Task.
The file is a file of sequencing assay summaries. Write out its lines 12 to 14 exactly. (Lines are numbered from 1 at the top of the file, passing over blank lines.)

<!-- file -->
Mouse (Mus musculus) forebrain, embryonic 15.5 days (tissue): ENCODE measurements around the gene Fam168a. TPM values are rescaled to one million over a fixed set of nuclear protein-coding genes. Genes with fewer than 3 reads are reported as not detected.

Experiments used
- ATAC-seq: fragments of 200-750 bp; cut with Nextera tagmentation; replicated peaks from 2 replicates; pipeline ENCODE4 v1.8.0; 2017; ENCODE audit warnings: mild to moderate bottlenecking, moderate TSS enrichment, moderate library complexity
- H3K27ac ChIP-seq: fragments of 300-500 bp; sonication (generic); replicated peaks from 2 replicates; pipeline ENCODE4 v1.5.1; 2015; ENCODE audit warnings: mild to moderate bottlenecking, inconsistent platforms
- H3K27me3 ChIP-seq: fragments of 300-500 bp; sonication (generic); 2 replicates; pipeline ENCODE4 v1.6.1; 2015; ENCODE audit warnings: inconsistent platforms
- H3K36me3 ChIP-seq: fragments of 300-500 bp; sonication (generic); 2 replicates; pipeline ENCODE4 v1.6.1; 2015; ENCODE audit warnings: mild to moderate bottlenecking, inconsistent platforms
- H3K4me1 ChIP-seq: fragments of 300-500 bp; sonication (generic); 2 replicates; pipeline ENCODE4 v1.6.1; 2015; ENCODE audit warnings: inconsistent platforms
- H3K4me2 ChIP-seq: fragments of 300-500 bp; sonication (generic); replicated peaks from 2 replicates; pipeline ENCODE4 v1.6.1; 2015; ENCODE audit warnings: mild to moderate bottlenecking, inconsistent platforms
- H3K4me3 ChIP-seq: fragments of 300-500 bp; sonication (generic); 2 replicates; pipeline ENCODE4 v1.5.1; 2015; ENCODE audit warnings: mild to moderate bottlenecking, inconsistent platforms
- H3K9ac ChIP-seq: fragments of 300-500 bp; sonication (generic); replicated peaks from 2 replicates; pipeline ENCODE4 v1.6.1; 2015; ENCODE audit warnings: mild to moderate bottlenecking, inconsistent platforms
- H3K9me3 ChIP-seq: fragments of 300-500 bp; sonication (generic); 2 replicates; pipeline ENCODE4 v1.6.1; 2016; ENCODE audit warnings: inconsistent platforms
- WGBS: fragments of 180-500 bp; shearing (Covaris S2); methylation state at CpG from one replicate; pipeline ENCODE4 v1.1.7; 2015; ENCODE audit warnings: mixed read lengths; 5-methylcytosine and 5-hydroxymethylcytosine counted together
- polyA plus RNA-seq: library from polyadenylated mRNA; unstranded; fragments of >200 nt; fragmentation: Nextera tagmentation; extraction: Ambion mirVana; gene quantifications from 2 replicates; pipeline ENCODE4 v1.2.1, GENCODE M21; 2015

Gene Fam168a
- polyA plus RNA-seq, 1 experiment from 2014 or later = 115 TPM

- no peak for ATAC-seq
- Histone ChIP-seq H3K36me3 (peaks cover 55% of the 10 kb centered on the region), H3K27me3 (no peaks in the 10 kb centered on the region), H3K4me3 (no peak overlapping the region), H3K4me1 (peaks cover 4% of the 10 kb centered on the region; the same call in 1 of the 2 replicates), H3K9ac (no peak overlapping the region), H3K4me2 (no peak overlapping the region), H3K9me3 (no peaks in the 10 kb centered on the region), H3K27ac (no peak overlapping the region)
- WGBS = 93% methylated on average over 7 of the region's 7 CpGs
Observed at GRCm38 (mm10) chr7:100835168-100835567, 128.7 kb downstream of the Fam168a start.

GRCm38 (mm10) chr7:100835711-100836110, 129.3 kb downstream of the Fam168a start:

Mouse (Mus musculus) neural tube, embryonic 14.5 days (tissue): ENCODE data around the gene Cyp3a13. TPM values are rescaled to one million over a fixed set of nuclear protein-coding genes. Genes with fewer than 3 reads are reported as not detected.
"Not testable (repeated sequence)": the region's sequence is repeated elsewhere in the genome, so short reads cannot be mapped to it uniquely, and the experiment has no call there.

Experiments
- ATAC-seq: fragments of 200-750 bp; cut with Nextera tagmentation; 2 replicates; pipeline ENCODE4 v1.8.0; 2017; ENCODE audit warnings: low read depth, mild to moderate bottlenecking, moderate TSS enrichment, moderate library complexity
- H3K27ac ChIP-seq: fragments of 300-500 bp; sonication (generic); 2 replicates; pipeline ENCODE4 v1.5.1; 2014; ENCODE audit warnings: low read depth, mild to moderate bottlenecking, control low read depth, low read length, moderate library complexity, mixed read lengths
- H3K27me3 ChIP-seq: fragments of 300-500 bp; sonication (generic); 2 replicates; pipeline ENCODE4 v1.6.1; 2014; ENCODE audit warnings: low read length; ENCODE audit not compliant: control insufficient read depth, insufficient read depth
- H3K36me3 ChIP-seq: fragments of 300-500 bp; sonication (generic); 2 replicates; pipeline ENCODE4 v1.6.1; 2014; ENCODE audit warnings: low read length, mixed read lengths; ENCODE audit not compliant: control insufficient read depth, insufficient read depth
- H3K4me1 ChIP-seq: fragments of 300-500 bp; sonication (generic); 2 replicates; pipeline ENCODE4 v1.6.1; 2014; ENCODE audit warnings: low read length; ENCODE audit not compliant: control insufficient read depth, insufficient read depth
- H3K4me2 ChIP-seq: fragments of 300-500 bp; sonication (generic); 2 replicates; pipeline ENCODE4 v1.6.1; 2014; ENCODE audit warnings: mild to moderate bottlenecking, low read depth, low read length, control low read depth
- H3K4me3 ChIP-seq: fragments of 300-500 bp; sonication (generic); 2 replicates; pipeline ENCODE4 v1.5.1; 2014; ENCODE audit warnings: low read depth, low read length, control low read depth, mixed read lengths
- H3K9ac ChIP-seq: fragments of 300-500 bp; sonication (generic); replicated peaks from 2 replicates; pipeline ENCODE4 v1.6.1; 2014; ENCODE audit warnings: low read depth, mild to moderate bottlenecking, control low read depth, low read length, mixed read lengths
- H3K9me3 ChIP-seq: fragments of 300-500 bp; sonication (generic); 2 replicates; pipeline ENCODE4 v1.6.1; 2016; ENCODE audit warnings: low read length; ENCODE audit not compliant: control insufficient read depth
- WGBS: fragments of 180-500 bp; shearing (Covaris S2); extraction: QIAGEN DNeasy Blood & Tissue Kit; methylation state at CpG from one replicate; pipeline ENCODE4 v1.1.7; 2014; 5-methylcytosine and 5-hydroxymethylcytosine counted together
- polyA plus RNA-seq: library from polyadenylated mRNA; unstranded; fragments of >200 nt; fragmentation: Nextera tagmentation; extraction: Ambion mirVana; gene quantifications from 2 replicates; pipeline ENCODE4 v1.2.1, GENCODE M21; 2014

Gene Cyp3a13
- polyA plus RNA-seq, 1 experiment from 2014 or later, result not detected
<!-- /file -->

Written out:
- WGBS: fragments of 180-500 bp; shearing (Covaris S2); methylation state at CpG from one replicate; pipeline ENCODE4 v1.1.7; 2015; ENCODE audit warnings: mixed read lengths; 5-methylcytosine and 5-hydroxymethylcytosine counted together
- polyA plus RNA-seq: library from polyadenylated mRNA; unstranded; fragments of >200 nt; fragmentation: Nextera tagmentation; extraction: Ambion mirVana; gene quantifications from 2 replicates; pipeline ENCODE4 v1.2.1, GENCODE M21; 2015

Gene Fam168a